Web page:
From wonderful WetCanvas:
Has anyone used the AGW-300 for furnace work? It seems like a good product from the specifications but I’m not sure how well I’d be able to see in the hot shop with 60% visible light transmission. A packet about eye protection that came with the intoductory materials for a course I took in Corning suggested wearing flip up #5 welding filters but it would be nice to not have to deal with the flipping. The AGW-300s are pretty expensive at $260 though so I’m not sure if it would be worth it even if I could see pretty well.
We really DON”T recommend the AGW-300 for furnace work because of the price point. The AGW-300 is really more designed for scientific glassworkers than for furnace workers, but it CAN be used without problem. Shade 5 welding filters are way too dark to safely use in a hot shop (furnace glass), and we don’t recommend them for that purpose.
The author then goes on to write:
I know there aren’t a ton of furnace workers on these forums but I think I can assume from the lack of response that not too many people have used these lenses. What do you use for eye protection? In my experience blowing and watching people in Corning, most of the artists just use clear safety glasses, or their own eyeglasses, nothing that blocks the IR. I don’t blow enough that I think it should be a problem but if I get more serious about it I would like to avoid cataracts later in life.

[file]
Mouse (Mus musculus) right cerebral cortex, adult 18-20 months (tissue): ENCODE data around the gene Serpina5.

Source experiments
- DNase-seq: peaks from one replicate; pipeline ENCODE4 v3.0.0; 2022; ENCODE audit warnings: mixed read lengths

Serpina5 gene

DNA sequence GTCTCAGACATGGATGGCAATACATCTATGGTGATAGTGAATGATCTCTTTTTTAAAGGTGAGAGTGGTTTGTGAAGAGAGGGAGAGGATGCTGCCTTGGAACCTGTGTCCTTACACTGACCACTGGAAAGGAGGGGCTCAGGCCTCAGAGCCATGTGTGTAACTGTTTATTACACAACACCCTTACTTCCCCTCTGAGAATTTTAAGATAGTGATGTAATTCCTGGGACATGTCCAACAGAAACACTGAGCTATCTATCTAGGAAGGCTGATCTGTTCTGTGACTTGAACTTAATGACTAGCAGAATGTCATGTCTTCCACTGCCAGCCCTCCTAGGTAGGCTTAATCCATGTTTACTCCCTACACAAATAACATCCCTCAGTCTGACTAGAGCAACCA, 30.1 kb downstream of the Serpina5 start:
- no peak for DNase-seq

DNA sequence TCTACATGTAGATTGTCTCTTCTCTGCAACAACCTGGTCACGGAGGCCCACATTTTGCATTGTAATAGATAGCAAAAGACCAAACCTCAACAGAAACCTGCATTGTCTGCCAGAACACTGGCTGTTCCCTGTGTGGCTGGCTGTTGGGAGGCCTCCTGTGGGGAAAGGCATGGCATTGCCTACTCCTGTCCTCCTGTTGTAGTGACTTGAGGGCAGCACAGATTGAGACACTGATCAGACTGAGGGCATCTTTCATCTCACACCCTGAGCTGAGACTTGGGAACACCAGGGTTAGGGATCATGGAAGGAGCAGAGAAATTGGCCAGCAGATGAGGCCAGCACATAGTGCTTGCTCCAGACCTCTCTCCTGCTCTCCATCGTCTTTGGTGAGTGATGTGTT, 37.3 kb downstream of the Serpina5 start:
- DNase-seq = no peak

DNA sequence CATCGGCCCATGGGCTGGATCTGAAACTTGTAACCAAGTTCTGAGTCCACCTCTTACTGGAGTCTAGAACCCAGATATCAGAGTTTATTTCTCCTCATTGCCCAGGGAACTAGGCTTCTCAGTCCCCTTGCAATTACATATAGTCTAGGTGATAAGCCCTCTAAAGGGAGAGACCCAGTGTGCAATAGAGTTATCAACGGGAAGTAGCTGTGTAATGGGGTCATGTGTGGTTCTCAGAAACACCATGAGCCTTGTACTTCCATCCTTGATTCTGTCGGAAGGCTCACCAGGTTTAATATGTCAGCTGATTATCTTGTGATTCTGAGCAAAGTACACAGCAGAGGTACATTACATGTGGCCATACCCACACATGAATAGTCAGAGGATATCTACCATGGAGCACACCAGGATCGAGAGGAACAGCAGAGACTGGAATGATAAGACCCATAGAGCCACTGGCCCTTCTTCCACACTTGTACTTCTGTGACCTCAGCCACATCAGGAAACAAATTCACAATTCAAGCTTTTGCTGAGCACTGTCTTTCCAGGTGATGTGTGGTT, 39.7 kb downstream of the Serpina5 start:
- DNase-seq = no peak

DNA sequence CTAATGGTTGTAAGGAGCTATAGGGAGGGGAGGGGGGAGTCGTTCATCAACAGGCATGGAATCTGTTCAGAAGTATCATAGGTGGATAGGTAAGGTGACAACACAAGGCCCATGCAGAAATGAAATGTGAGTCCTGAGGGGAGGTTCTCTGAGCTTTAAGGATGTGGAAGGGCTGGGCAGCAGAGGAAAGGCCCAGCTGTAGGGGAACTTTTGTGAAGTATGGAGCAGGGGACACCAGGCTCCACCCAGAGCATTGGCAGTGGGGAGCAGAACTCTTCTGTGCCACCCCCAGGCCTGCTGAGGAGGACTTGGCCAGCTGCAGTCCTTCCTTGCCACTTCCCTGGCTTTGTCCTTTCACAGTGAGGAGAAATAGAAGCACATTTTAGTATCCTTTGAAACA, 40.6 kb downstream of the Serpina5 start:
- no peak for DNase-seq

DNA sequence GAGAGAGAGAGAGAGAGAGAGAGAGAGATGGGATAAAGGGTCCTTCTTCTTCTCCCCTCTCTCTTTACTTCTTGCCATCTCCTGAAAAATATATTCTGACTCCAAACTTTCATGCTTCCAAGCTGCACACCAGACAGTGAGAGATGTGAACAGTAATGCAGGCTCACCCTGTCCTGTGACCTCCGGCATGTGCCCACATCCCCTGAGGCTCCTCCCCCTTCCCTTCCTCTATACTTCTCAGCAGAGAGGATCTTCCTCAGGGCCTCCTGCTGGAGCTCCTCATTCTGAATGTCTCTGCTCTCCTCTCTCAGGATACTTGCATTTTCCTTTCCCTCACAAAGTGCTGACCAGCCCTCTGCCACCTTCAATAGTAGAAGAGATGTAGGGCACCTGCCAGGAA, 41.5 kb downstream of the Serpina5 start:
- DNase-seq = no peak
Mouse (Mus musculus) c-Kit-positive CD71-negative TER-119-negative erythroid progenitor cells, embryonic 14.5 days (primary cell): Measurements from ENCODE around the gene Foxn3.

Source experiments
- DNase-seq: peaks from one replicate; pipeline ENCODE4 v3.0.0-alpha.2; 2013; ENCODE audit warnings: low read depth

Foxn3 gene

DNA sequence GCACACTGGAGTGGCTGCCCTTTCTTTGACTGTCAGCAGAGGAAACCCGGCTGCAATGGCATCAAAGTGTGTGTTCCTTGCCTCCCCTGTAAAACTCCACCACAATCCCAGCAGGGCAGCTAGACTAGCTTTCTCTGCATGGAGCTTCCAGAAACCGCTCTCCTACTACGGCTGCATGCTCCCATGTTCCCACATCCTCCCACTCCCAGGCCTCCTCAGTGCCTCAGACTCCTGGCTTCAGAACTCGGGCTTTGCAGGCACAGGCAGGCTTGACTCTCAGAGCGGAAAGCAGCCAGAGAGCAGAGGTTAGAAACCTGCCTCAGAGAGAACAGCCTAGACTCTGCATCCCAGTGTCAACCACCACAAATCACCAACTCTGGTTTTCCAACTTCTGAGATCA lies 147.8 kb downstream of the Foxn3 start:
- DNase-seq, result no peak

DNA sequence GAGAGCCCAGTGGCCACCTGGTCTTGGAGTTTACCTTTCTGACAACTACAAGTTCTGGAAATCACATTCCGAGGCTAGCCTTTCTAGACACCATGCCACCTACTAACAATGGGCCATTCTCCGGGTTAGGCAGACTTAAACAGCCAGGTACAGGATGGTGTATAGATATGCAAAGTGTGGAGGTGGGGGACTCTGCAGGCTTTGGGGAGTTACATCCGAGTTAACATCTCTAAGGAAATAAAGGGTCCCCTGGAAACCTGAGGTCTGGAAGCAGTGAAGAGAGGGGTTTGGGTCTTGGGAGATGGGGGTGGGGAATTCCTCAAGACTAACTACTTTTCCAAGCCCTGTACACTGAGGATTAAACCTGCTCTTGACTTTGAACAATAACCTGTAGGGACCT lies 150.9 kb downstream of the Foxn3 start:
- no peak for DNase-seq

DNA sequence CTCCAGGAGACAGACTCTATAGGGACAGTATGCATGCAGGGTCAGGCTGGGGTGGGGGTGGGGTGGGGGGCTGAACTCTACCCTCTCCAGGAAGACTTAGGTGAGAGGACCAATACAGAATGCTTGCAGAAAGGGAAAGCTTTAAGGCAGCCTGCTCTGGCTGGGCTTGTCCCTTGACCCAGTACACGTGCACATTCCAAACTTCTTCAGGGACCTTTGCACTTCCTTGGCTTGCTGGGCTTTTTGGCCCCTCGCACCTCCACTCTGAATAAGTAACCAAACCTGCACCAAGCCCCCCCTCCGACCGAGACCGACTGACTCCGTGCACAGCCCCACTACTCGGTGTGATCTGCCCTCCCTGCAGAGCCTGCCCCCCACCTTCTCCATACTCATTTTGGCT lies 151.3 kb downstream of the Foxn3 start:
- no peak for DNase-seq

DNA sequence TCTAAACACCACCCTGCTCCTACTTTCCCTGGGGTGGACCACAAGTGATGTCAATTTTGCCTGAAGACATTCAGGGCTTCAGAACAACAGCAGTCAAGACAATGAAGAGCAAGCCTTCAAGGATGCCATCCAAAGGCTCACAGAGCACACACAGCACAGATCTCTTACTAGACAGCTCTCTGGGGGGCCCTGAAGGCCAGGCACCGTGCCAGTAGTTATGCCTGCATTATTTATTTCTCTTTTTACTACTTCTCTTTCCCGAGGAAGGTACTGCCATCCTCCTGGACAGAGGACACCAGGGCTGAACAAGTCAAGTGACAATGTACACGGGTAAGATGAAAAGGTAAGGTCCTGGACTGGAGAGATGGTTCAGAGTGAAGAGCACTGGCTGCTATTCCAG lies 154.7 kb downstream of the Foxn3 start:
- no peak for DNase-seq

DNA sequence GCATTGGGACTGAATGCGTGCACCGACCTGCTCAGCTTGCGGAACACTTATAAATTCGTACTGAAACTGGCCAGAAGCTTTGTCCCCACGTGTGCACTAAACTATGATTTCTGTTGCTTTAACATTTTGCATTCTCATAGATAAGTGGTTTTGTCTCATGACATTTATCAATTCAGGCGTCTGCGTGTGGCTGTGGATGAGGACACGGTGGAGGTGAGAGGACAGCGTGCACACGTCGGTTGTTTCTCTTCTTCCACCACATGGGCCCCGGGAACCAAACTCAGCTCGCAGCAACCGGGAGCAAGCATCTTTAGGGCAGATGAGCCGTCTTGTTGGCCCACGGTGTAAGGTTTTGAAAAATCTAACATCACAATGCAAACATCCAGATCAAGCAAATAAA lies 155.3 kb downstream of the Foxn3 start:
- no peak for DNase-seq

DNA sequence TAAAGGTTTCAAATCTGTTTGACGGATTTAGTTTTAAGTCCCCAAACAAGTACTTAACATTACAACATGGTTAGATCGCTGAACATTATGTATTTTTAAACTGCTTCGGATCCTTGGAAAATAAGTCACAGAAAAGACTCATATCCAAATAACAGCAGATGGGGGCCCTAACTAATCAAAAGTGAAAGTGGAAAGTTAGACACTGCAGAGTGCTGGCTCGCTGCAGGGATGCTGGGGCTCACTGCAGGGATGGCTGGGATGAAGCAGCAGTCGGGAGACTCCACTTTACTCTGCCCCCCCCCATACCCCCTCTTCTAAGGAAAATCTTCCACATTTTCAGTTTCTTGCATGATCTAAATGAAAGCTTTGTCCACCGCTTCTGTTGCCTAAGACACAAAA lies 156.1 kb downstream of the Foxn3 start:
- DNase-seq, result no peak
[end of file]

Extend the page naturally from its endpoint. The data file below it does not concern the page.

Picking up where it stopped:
Even small amounts of IR exposure cause damage to the eye. Remember that eye damage from IR is cumulative, and that everyone has a different damage threshold, the point at which the damage done starts to affect your vision. I am surprised though that the Studio at Corning continues to allow unsafe eyewear to be used.
“Jill”, who appears to be a new member of WC, writes this:
Yea, I know what you mean about Corning’s CMOG Studio. I have used the same ones at a number of classes there.
I asked them about the protection of the clear safety glasses they use. Don’t be confused, and think they are regular safety glasses, because they are not. The ones they use are clear glasses which also have the 99.9% UV protection.
After being there, I looked around for this type and discovered that most of the safety glasses you find at Lowe’s or Wal-Mart are regular safety glasses without UV protection. I finally found some at a different Wal-Mart and the box said 99.9% UV protection. They were about $4.00 so I bought 3 pairs.
Now I only use my dark glasses for flamework. The clear ones with the 99.9% UV protection are a lot easier to work with in a hot shop.
ACK!!! UV is not equal to IR! As I’ve said many times before, UV is not generated by most glassworking operations, including the hot shop. You need to get in the 4,500 F degree range before you even start to generate any significant amounts of UV, and that simply does not occur in most glassworking studios, much less the hot shop.
In the memorial words of my father: ‘We give them the books, we send them to school, but they still don’t learn.”
A lot of the writing I do is trying to change misconsceptions and present hard solid facts. Unfortunately, it appears as if I’ve got a long road to go yet. I think of it as job security.